HC: Your pursuit of beauty and originality for design started in the mid-’90s. As a young designer, what were your biggest roadblocks when design was insular and dull?
KR: The biggest roadblock was access to clients. In 1993, I found myself in New York City penniless and started drawing objects romanticizing about the beautiful world I always wanted to shape. When I started my office, after approaching about 100 companies from Lazy boy to Gillette, I only got one client. That was 27 years ago!
HC: Garbo was a sexy and adventurous twist to a mundane household item. How did it shape your future as an industrial designer?
KR: Garbo was a case of rationalism meets sensualism which has been an ethos of my career. At that time, the ubiquitous plastic wastebasket on the market was a rectangular black can with absolutely no character and there was little alternative. I immediately thought of a sensual, yet functional object and it taught me that design must work. It can be artistic, conceptual, but must always function perfectly.
HC: From water bottle to furniture to hotels and restaurants, there’s an array of projects that display your design prowess. Is there a particular genre you love working in?
KR: I was brought up in a household where my father designed everything, from my mother’s clothes to the furniture in the home. I think I decided when I ran my own practice that I would stay as pluralist as possible, kind of like a Warhol factory, or an Eames factory, and to try to do cross-discipline kinds of things. I am designing a line of fashion, jewelry, eyeglasses, headphones, water bottles, furniture, interiors, architecture, painting, and ambient music. The common thread of all these disciplines is industry. They are all part of the world of Industrial Design. I am an advocate of pluralism and cannot thrive under specialization. I think the rest of the design world (fashion, product, interior) is beginning to think broadly as well.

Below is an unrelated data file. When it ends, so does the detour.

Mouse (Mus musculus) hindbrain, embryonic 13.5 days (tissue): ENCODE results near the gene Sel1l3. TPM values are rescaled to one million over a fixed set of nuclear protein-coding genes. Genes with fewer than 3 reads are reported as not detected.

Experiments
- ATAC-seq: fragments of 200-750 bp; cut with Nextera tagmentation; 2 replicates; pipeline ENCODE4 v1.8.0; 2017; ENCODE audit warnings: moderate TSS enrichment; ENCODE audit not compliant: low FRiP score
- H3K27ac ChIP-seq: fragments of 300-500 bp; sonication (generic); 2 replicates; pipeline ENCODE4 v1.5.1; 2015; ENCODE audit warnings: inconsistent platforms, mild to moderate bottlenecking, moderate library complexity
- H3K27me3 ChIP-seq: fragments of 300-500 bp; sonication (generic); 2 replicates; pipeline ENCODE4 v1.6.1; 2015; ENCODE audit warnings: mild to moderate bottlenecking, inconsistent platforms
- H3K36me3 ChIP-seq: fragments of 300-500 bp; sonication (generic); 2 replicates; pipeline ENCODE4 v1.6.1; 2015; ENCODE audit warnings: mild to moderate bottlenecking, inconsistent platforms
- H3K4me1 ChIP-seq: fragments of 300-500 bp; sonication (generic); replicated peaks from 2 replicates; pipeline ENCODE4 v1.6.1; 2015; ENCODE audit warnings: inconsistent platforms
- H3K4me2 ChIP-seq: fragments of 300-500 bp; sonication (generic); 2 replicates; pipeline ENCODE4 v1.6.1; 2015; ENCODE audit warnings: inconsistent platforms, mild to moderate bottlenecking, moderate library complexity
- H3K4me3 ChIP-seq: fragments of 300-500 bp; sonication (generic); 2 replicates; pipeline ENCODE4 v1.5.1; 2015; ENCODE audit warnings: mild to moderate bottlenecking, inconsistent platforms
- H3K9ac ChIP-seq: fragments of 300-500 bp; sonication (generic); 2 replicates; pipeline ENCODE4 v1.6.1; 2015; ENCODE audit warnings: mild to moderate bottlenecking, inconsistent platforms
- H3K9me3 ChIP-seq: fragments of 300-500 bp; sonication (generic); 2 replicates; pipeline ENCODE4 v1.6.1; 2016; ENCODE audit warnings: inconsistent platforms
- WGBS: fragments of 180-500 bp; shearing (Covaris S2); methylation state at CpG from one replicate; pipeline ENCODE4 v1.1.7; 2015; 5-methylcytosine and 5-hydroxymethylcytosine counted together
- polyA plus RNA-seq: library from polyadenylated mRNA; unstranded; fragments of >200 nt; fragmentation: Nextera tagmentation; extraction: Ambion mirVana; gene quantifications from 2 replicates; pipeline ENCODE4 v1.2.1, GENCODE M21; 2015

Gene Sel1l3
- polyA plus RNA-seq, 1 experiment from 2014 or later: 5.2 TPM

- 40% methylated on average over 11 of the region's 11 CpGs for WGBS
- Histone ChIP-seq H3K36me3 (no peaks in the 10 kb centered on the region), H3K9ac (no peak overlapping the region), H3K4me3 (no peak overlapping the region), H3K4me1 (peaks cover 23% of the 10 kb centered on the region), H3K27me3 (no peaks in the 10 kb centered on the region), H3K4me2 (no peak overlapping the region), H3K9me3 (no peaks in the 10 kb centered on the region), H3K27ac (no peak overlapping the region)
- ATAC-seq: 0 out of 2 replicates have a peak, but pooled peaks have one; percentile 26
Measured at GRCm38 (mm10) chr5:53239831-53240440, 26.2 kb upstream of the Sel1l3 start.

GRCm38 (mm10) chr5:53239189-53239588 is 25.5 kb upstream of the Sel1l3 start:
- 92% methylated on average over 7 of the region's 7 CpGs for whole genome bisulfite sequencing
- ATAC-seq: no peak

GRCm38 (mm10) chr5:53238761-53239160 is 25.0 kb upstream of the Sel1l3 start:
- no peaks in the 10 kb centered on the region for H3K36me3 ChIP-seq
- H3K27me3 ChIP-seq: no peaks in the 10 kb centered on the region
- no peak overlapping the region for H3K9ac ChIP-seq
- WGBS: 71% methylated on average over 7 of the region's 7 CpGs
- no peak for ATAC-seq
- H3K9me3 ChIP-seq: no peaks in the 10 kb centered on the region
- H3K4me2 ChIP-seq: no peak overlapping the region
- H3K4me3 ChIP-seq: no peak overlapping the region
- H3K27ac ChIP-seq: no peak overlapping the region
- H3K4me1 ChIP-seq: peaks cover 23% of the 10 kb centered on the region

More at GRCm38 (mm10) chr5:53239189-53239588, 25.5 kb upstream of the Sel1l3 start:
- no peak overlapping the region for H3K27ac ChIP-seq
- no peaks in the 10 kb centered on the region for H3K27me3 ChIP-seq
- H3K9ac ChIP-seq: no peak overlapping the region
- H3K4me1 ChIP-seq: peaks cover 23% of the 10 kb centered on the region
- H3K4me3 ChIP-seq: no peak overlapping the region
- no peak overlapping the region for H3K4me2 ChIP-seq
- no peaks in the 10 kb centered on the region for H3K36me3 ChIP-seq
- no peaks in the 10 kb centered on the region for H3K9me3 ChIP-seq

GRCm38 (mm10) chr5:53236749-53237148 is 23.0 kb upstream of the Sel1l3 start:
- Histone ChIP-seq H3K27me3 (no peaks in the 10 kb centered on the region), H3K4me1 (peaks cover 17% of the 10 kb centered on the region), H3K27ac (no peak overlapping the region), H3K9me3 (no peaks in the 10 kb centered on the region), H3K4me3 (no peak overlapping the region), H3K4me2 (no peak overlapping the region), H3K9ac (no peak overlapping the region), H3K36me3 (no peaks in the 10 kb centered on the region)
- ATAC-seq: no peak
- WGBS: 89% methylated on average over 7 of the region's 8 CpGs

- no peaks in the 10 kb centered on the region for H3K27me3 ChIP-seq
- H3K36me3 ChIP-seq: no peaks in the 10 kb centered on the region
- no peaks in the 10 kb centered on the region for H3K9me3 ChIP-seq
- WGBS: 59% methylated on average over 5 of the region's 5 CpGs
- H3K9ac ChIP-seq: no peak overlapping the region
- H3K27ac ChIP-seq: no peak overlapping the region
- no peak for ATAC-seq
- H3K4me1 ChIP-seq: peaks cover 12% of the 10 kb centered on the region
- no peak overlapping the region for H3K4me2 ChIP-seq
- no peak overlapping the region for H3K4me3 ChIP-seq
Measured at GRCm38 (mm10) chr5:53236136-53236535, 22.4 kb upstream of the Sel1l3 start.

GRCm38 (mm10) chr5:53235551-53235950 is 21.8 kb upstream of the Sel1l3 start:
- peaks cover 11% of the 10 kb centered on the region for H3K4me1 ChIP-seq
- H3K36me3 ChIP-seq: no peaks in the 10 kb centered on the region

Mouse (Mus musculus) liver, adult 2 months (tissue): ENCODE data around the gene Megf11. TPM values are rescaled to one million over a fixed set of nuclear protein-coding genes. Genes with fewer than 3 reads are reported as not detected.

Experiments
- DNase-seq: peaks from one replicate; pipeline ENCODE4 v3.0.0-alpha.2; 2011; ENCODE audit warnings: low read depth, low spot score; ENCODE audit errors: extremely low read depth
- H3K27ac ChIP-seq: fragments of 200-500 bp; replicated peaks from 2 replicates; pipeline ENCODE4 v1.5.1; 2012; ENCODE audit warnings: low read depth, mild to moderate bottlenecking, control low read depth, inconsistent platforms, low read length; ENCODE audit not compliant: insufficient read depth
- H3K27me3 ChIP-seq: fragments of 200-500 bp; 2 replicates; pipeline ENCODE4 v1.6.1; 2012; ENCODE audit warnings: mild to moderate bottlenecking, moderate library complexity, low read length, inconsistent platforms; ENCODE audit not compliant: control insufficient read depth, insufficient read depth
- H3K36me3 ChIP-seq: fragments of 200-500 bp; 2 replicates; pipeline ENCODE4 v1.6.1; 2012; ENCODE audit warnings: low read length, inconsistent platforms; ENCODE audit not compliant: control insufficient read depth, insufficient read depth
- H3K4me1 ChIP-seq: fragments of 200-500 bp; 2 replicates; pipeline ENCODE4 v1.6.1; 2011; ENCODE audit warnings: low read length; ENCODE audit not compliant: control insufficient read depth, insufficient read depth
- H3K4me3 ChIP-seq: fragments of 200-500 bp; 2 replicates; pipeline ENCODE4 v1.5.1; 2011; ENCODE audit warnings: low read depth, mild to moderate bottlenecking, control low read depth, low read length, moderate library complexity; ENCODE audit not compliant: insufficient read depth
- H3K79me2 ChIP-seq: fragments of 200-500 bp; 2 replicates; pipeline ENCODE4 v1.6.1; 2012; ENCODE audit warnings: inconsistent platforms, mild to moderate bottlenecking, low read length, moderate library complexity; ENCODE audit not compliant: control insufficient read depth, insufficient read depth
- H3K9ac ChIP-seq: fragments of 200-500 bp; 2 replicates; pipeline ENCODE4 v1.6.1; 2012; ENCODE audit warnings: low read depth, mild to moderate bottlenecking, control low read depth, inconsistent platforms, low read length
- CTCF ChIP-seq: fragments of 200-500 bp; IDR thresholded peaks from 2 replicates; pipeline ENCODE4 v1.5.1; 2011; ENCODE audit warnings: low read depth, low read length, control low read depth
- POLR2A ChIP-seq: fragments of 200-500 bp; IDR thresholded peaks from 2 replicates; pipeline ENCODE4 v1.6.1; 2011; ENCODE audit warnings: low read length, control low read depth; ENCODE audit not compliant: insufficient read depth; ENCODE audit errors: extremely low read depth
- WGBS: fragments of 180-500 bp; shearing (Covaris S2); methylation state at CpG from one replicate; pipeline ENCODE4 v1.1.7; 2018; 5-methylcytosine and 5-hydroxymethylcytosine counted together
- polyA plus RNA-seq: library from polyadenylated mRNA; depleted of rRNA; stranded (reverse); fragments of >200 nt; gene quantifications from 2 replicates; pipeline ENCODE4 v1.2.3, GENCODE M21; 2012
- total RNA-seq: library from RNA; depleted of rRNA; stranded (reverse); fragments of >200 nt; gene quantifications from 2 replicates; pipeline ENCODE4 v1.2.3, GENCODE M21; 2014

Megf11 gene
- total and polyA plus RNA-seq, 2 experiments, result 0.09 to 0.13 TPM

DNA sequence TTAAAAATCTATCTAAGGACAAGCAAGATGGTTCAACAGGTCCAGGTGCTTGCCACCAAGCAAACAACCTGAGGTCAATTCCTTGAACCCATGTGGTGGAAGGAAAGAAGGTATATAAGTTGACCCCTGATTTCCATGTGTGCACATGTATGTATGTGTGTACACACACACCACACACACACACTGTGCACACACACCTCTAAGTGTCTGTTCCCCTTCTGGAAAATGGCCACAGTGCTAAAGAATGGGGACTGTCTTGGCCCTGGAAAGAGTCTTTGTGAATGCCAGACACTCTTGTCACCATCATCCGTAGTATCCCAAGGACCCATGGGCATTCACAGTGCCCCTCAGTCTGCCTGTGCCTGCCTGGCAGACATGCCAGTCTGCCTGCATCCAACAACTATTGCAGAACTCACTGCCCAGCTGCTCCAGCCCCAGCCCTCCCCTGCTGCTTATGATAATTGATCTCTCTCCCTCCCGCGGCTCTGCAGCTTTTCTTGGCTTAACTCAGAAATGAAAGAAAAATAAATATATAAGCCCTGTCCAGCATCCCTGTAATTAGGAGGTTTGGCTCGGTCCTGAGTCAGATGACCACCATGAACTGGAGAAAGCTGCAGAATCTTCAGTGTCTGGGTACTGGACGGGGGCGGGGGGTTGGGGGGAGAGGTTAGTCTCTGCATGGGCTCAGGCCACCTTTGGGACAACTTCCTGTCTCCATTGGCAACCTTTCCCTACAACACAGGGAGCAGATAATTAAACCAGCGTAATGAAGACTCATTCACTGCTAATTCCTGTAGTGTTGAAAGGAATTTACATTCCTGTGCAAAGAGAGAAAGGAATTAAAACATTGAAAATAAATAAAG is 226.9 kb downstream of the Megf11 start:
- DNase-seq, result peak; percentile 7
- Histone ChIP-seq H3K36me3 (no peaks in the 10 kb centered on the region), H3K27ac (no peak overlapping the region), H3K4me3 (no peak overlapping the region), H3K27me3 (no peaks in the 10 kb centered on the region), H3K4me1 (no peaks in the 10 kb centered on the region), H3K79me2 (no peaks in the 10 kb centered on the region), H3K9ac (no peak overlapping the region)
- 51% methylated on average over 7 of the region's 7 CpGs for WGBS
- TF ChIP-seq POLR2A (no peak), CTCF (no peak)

But right now I love designing buildings. I sketch and render a lot of conceptual work but there is much interest in making it a reality!
HC: Our favorite is Veuve Clicquot loveseat, if you have to choose one, which one is yours?
KR: As with most creative people, it is difficult to have a favorite since my mind and passion is always into my latest projects. This past Fall I opened my first full resort, Temptation, Cancun. I’ve designed hotels before but this is a fascinating subject as it is an adults-only, topless-optional resort. I’ve designed the building, public spaces, rooms, 9 restaurants, and a giant sensual pool. But I am more excited for the next Temptation, Punta Cana, which will be designed by me from the ground up.
But if I must choose products then I am proud of the Garbo can for Umbra that I designed in 1994 since it is 20 years old and still so successful, faucets I designed for Cisal in 2007, and ovens for Gorenje as they were my first foray into appliances. My other favorite design is the Kaj watch for Alessi. I have all 12 colors so I change them every day. They are so light, so comfortable, so simple, and inexpensive, which is really my mantra. I must say that I enjoy from micro to macro, anything and everything that creates a better human experience.
HC: You are known as the Prince of Plastic. Why?